Thursday, July 25, 2013

 Paul Pope
Vertigo, 2002

      From slightly off the beaten path, yet still a conventional action oriented comic, Vertigo brought us Paul Pope's 100%; a book which envisions a gritty, futuristic urban stage for a drama which gives obvious nods to Bladerunner and the 5th Element, trading away some of the violence for romance and emotional expression.
     Most striking is Paul Pope's inking style.  In the liner notes he refers to the inking process as a "pure bliss" he looks forward to, while everything else is tedium.  Proportion is sent through his intuitive, selective fish eye lens.  Every object is reflective of an interpretive whim, mood dictating application and even atmosphere.  The drawback to this approach is of course lost clarity, which is most noticeable in his facial features, conjured up without enough deliberation, tending to resemble the artist in real life.  I feel they are wearing his lips, regardless of gender.  

    However, he is masterful regarding composition, light, and mood.  Often white paint and black ink mingle in expressive, purposeful storms which are quite amazing, especially when depicting motion, wind and rain.  

     100% follows the interweaving plots of several young New York archetypes: lost souls, strippers, struggling artists, and impoverished single mothers, all searching for human connection in a decaying and rambunctious environment.  Particularly disturbing is the idea of a strip club that features dancers who reveal more than what bare skin obscures.

     When he feels it necessary, Paul Pope brings objects forward with a stark tightened integrity, avoiding the kind of childish whimsy that might land him in the realm of experimental comics, or along with the disingenuous thug flailing of David Choe.

     Cyberpunk has become almost a household term, or a dirty word, depending on who you ask.  Characters have interactions with various handheld devices that are too close to home in 2013, despite being curvaceous and bug-like in Paul Pope's signature style.

     The world he imagines is indicative of a true New Yorker, dealing with that often romanticized brand of sleazy impermanence and desperation.  The characters are hardened by their mild dystopia.  100% avoids being outdated by managing to be just off kilter, strange, and humanistic enough to keep it refreshing even in an era where over stimulation, confusion, and identity loss have become banal.

--- A$ 

Wednesday, July 10, 2013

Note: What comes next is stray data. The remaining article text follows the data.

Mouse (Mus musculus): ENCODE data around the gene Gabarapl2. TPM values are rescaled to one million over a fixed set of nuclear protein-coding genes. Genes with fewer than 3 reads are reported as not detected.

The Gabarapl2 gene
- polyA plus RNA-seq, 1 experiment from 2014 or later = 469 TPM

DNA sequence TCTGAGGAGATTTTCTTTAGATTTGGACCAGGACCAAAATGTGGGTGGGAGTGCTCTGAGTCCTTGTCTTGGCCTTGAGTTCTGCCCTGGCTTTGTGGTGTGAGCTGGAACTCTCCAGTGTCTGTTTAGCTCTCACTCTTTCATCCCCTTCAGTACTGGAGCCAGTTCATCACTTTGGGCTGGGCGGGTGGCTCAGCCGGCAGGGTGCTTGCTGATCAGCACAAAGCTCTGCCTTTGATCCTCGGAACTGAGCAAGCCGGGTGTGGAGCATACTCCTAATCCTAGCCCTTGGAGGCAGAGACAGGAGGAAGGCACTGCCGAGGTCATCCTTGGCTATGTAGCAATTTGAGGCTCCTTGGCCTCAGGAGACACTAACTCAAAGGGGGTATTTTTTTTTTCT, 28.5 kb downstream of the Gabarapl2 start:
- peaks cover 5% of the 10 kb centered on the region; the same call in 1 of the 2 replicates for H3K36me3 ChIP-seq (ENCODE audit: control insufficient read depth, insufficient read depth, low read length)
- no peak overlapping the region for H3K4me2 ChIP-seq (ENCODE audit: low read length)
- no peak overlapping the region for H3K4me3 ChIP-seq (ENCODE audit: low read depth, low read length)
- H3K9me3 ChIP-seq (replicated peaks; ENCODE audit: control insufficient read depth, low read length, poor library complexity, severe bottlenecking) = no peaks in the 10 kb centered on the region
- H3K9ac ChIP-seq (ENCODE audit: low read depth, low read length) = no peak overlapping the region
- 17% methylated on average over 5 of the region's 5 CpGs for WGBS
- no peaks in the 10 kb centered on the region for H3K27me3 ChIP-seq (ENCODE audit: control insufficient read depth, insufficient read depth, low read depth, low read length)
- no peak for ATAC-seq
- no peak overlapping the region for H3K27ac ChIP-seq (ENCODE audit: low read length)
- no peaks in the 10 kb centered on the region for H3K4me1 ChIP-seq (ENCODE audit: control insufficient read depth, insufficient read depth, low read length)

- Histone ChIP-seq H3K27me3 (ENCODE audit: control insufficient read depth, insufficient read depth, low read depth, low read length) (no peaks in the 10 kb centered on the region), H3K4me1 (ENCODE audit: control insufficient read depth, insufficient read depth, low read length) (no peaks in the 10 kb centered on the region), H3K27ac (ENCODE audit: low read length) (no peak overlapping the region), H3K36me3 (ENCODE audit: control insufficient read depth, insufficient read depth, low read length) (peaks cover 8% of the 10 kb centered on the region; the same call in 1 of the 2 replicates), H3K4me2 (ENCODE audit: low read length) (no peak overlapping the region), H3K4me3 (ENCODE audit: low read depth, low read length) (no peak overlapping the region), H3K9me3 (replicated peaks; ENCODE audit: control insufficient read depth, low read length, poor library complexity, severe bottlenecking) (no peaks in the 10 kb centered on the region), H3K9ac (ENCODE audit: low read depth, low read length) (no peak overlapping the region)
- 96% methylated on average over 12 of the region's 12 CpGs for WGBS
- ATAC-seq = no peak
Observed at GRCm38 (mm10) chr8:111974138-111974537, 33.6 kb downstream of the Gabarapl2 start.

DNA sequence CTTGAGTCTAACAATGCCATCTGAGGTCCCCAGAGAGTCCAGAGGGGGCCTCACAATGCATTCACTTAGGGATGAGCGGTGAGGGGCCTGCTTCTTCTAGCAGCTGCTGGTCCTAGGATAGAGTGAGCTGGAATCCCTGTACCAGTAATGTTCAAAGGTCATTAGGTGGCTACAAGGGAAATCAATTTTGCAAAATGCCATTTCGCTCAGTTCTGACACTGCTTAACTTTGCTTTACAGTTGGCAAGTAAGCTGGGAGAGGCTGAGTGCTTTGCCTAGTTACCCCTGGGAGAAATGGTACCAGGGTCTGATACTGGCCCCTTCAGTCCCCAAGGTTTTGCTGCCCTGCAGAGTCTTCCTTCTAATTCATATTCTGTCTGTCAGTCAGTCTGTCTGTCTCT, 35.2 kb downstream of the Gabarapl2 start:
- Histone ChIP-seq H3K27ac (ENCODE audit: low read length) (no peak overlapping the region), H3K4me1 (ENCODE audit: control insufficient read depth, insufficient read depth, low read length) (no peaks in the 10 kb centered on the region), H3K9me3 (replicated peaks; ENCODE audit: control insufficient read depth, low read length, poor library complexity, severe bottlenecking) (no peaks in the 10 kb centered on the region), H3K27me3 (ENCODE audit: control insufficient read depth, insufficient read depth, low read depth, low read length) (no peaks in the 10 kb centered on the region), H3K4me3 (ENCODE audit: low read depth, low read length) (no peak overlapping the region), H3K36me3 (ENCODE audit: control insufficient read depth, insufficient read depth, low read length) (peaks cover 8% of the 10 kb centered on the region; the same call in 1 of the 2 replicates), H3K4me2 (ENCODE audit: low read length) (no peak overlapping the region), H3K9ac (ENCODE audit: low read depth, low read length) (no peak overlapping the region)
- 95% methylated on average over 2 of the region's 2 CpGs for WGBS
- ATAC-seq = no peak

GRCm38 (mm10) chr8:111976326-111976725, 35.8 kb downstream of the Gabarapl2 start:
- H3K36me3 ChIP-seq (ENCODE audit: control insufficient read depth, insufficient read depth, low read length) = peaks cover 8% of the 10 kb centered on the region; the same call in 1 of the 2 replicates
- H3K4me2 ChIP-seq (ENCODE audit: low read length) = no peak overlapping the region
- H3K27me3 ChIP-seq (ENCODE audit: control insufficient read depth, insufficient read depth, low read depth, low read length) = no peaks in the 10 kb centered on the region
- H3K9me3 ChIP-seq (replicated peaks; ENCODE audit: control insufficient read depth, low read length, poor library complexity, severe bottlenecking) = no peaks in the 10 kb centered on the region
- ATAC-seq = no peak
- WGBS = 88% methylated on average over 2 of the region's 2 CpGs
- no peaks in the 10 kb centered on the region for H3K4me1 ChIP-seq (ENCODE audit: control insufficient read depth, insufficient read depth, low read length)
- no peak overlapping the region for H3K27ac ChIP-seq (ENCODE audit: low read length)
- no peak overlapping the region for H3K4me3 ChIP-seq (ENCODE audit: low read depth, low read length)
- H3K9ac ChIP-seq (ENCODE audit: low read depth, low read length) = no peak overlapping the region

Pantheon, 2011

        Mr. Clowes is famous.  And like any heavyweight, there are hungrier, younger competitors trying to say he's getting soft, like an old man who should bow out of the ring.  "Mister Wonderful," a 76 page short story following suit with the previous year's "Wilson," stars a tired, alienated Charlie Brown / Woody Allen hybrid, complaining about the state of the world and his lackluster sex life.

           The classic yet streamlined style of Clowes straddles antiseptic symbology and childish daydream, a pragmatic articulation that is gently persuasive.   
           Our protagonist unintentionally bungles his way through a blind date with the unbelievable serendipity of Batman solving another disposable case.  He socks a purse snatcher, skirts teeth clenching romantic faux pas at every instant, somehow managing not to offend the blonde, mousey object of his affection who shares a cup of coffee with him, fragile, alluringly damaged-by-modernity.

          Often the steady draftsmanship seems to keep the characters and subject matter intact much like a carton of eggs on a very long highway of hairpin turns.  Just beneath the surface lives the anxiety and vivid dreams that made Dan Clowes such a monolith of the 90's alternative comics scene.

          There is a simplification in his style which appeared in his past few releases, where some may have come to the conclusion that he is running out of steam.  With less detail, less impactful subject matter, and shorter, serialized plots, this may be true.  He has, however, managed to age and exit with tact.  Wilson and Mister Wonderful are solid, well written stories that left me feeling satisfied, wishing he hadn't abandoned his epic follow-up to David Boring a few years ago.

          To his many detractors, calling him bland, irrelevant, preachy, infatuated with baby-boomer schlock, I ask:  What will Johnny Ryan be doing when he turns 52?